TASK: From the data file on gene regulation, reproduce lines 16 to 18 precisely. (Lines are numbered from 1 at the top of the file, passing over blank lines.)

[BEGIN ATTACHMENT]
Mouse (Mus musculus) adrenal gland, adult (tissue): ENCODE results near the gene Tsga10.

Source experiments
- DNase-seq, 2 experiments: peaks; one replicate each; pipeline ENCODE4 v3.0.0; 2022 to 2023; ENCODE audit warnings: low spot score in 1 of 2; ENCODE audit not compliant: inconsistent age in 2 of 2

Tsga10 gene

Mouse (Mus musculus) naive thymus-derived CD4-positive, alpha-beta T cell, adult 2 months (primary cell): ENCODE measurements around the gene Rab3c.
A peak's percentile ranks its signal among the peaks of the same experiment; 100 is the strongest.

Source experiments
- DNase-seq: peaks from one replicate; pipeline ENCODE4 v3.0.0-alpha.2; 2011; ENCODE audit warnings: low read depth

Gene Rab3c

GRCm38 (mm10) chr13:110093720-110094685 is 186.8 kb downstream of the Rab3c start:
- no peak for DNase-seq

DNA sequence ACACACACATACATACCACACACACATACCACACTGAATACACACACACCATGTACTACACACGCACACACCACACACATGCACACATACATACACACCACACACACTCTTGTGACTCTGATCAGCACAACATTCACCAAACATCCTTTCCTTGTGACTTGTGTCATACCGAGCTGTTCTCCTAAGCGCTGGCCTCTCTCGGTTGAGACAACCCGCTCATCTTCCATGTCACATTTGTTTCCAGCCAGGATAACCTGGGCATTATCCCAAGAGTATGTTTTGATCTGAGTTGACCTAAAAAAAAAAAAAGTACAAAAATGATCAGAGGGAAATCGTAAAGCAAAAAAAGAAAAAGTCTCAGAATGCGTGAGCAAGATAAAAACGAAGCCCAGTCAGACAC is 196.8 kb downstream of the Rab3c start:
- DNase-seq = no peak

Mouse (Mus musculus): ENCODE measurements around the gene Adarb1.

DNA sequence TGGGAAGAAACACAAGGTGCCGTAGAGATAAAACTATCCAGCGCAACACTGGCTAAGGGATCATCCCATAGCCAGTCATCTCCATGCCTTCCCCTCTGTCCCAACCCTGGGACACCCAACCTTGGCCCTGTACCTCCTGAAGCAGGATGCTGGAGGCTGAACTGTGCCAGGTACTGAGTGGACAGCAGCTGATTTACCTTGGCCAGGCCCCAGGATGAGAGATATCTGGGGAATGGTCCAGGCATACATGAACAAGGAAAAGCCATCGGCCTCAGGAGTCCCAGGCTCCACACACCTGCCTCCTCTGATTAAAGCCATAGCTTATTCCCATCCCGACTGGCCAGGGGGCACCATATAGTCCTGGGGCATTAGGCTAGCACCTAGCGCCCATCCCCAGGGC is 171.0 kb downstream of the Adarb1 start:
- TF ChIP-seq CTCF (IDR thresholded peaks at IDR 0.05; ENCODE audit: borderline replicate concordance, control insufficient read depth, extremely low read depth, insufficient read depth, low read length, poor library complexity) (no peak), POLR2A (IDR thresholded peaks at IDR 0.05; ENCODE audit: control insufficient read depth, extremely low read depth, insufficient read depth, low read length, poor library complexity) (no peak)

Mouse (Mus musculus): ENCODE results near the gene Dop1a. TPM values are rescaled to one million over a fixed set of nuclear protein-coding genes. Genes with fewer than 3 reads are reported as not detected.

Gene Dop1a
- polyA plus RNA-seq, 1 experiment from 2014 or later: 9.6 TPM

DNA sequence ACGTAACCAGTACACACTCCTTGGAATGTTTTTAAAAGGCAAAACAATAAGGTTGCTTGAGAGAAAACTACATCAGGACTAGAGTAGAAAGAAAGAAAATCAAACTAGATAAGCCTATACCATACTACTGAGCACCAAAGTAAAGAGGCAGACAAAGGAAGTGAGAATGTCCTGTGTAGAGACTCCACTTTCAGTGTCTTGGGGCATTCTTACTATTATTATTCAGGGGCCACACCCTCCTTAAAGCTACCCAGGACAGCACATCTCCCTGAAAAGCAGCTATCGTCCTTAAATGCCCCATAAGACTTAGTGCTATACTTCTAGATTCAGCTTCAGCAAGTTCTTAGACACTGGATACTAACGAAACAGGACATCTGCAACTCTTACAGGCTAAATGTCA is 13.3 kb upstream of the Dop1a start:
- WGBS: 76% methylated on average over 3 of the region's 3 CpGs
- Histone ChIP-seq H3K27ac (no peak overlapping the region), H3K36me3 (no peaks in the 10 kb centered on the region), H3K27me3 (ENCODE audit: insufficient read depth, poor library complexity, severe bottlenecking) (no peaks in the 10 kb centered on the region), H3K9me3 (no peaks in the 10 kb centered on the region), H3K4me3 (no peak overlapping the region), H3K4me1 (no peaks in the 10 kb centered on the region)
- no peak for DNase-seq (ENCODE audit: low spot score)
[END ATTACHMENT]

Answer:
- TF ChIP-seq CTCF (IDR thresholded peaks at IDR 0.05; ENCODE audit: borderline replicate concordance, control insufficient read depth, extremely low read depth, insufficient read depth, low read length, poor library complexity) (no peak), POLR2A (IDR thresholded peaks at IDR 0.05; ENCODE audit: control insufficient read depth, extremely low read depth, insufficient read depth, low read length, poor library complexity) (no peak)

Mouse (Mus musculus): ENCODE results near the gene Dop1a. TPM values are rescaled to one million over a fixed set of nuclear protein-coding genes. Genes with fewer than 3 reads are reported as not detected.

Gene Dop1a